Advice on Rats

Advice on Rats

A large wire cage is best, especially one with horizontal bars that allow the rat to climb on the sides if they wish. A tall cage with ramps and platforms is ideal for providing room for multiple rats. As minimum, a cage with 12 by 24 inches (2 square feet) of floor space is okay for two smaller rats, as long as the cage is tall and you provide shelves and/or hammocks for extra space. Larger is always better. Large aquariums are okay, but do not provide good ventilation (and must be cleaned more often).

Avoid cages with wire flooring as spending time on wire flooring has been linked to bumblefoot. Many cages have wire balconies and shelves, which are not ideal. However, you can modify wire balconies by covering them with a thin sheet of wood or other solid material (fix to the cage with wire ties). Also look for wire that is a fine grid (1/2 inch by 1/2 inch maximum). Your best bet is to look for cages that have plastic or wood shelving, or you can modify cages using melamine covered boards to make your own shelves (easy to clean). Many enterprising rat owners have built their owne large cages. See the Dapper Rat’s Grotto and their pages of other ideas for inspiration.

For bedding, avoid cedar and pine wood shavings (see “The Problem with Cedar and Pine Shavings” for more information), but aspen (or other hardwood) shavings are fine. There are many other good pet bedding and litter options available these days that are very absorbent, not dusty and safe for small pets. Some are pelleted so might not be all that comfortable for rats to play and sleep in, so some people use the pelleted products (which are usually very absorbent) under a layer of softer loose bedding. For a sampling of the newer alternative pet bedding products, see “Top Ten Alternatives to Cedar and Pine.”

You will also want to provide some nesting material which the rats can shred and use to line their nest box – paper (no ink), tissues, or paper towels work well.

Usually, the rats will chose a bathroom location in one area of the cage. Heavily soiled litter should be scooped out daily, and more litter added if needed. The whole cage should be cleaned and new liter and bedding provided once a week or so.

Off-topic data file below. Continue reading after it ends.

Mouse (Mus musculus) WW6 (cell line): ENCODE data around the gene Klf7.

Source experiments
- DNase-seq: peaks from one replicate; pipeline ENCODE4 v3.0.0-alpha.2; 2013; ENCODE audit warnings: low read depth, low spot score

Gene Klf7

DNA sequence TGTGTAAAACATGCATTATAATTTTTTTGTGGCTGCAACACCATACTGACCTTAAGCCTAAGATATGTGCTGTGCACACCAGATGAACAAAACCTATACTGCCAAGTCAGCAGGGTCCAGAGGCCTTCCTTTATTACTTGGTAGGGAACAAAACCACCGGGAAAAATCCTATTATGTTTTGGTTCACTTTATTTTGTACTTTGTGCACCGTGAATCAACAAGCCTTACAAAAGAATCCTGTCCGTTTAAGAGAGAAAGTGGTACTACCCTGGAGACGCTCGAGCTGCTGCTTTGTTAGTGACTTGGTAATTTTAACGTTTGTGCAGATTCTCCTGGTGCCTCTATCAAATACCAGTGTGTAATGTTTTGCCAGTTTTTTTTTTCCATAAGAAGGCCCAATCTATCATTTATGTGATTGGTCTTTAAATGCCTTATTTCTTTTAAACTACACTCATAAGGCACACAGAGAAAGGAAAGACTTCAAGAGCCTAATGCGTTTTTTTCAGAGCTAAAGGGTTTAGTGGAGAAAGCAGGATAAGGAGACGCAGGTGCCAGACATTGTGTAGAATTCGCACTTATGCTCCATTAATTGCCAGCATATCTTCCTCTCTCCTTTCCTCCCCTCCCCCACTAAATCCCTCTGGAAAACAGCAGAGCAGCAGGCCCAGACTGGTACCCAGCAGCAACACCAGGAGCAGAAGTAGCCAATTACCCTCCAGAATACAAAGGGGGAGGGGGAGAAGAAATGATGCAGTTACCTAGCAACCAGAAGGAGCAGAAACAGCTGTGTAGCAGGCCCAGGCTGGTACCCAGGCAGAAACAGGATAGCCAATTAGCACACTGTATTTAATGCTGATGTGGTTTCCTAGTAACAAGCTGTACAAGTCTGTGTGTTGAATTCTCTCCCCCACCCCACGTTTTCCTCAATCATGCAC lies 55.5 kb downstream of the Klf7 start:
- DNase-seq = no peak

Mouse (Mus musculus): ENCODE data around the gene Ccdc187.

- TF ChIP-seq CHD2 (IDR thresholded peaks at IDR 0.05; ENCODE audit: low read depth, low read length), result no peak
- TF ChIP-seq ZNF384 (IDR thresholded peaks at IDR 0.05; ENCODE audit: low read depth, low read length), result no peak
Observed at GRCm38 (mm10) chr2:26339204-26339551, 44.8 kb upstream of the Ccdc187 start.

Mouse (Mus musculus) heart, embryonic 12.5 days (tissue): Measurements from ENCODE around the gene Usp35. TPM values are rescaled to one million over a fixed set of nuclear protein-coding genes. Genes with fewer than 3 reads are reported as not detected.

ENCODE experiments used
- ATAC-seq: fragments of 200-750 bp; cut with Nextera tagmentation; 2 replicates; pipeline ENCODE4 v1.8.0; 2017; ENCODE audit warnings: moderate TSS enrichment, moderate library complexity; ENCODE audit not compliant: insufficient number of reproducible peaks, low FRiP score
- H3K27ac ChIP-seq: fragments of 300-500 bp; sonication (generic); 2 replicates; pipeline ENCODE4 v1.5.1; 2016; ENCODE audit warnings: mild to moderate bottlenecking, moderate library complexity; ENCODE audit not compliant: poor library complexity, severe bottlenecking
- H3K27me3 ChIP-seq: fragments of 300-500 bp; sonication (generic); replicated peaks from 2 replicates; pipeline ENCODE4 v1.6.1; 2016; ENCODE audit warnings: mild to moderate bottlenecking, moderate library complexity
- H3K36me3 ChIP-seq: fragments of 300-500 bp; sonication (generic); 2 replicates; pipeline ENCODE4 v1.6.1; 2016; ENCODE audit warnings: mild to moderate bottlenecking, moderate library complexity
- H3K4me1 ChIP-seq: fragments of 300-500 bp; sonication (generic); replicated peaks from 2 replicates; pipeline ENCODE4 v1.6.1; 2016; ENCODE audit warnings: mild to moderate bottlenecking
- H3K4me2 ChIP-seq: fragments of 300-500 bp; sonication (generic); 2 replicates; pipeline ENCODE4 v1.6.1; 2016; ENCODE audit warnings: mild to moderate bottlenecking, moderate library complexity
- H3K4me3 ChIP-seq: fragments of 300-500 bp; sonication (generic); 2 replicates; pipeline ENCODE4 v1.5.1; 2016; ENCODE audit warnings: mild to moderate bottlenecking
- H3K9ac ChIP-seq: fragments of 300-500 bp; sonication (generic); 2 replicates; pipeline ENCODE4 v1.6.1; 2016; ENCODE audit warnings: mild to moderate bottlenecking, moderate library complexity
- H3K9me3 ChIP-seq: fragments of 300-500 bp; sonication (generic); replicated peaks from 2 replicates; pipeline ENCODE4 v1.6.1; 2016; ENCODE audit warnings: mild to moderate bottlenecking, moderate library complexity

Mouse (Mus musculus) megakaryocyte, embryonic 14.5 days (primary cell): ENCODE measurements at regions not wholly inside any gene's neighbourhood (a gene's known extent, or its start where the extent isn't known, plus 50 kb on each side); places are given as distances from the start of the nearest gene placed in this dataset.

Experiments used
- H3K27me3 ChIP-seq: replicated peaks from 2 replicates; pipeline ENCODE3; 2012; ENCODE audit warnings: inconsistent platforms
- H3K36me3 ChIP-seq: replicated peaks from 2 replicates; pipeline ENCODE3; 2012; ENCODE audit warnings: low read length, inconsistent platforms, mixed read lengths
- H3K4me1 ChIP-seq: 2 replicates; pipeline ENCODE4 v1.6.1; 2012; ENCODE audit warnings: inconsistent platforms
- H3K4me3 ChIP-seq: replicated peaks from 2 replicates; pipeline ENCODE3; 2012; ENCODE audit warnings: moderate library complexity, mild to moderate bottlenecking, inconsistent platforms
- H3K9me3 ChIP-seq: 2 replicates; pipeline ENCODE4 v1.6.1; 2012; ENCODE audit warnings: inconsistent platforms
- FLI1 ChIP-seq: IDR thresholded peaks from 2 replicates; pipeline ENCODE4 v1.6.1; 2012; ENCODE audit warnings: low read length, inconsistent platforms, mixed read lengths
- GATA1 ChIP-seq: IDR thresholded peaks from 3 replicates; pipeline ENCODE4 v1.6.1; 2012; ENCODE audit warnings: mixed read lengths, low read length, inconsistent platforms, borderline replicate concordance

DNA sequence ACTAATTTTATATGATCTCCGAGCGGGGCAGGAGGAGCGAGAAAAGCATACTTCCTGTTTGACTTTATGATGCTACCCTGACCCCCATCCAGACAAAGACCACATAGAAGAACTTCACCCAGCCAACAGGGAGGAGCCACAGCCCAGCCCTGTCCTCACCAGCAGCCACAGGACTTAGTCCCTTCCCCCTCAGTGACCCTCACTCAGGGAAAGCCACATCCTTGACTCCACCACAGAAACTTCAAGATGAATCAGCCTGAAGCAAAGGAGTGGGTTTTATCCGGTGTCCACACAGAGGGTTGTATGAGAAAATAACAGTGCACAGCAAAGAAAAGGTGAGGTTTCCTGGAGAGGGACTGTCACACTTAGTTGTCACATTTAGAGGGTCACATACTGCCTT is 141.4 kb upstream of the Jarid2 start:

A nest box should be provided – and can be store-bought or home made. A cardboard box makes a perfectly acceptable nest box, although it may need to be replaced often. Other possibilities include a flowerpot or jar turned on its side, or a section of PVC drain pipe (perhaps cover one end). Store box boxes are good too, but keep in mind that wooden ones can be hard to clean if they get urine on them, and the plastic ones might get chewed up fairly quickly.

Rats love to climb, and will make good use of ladders, ropes, hammocks, tunnels, and platforms. Toys should be provided as well – blocks of wood for chewing, cardboard tubes, and toys designed for ferrets or parrots are good choices. Look for rope and wood toys as many plastic toys can’t stand up to chewing by a determined rat. Simple items like large cardboard mailing tubes, crumpled paper, paper bags, and cardboard boxes can also make wonderful toys. Remember that rats are very intelligent and need to be challenged, so rotate the toys on a regular basis so the rats do not become bored. For more ideas, see “Homemade Rat Toys” and “Top Rat Toys Online”.

Some rats like to run on exercise wheels (and some will never try!), but the wire type commonly found in pet stores isn’t very safe for rats as their feet or tail can get caught in the rungs or the supports on which the wheel is suspended. A solid surface wheel is preferred, for example something like the Wodent Wheel.

Heavy ceramic food dishes are probably easiest to use as they are sturdy, don’t tip over too easily, and they are easy to clean. A water bottle with a sipper tube can be used for water. Make sure a supply of fresh clean water is always available.

The cage should ideally be placed in a relatively quiet location but still near the social activity in the home. Rats are nocturnal so should be located where it is fairly quiet during the day. Placing the cage on a table or stand will help the rats feel more secure. The cage should not be placed in direct sunlight or in drafty locations. Limit access to the cage by other household pets, as a rat will understandably feel threatened by a cat or dog hovering outside the cage.